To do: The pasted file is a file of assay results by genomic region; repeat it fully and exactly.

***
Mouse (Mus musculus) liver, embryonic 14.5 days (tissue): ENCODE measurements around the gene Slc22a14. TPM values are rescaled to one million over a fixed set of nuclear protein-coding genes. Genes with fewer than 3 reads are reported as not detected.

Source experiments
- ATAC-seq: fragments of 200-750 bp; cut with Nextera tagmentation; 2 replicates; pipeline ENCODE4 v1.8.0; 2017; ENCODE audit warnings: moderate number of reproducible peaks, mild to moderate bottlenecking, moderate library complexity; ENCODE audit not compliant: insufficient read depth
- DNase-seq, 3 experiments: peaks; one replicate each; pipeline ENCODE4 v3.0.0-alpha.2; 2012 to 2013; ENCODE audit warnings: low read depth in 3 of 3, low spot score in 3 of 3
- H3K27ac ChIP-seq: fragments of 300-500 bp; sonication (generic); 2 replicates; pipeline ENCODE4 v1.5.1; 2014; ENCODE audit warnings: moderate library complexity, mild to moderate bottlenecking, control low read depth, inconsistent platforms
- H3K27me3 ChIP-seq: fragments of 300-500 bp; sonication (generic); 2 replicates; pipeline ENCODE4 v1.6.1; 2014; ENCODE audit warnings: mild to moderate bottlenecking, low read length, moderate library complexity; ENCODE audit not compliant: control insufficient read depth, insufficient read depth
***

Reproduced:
Mouse (Mus musculus) liver, embryonic 14.5 days (tissue): ENCODE measurements around the gene Slc22a14. TPM values are rescaled to one million over a fixed set of nuclear protein-coding genes. Genes with fewer than 3 reads are reported as not detected.

Source experiments
- ATAC-seq: fragments of 200-750 bp; cut with Nextera tagmentation; 2 replicates; pipeline ENCODE4 v1.8.0; 2017; ENCODE audit warnings: moderate number of reproducible peaks, mild to moderate bottlenecking, moderate library complexity; ENCODE audit not compliant: insufficient read depth
- DNase-seq, 3 experiments: peaks; one replicate each; pipeline ENCODE4 v3.0.0-alpha.2; 2012 to 2013; ENCODE audit warnings: low read depth in 3 of 3, low spot score in 3 of 3
- H3K27ac ChIP-seq: fragments of 300-500 bp; sonication (generic); 2 replicates; pipeline ENCODE4 v1.5.1; 2014; ENCODE audit warnings: moderate library complexity, mild to moderate bottlenecking, control low read depth, inconsistent platforms
- H3K27me3 ChIP-seq: fragments of 300-500 bp; sonication (generic); 2 replicates; pipeline ENCODE4 v1.6.1; 2014; ENCODE audit warnings: mild to moderate bottlenecking, low read length, moderate library complexity; ENCODE audit not compliant: control insufficient read depth, insufficient read depth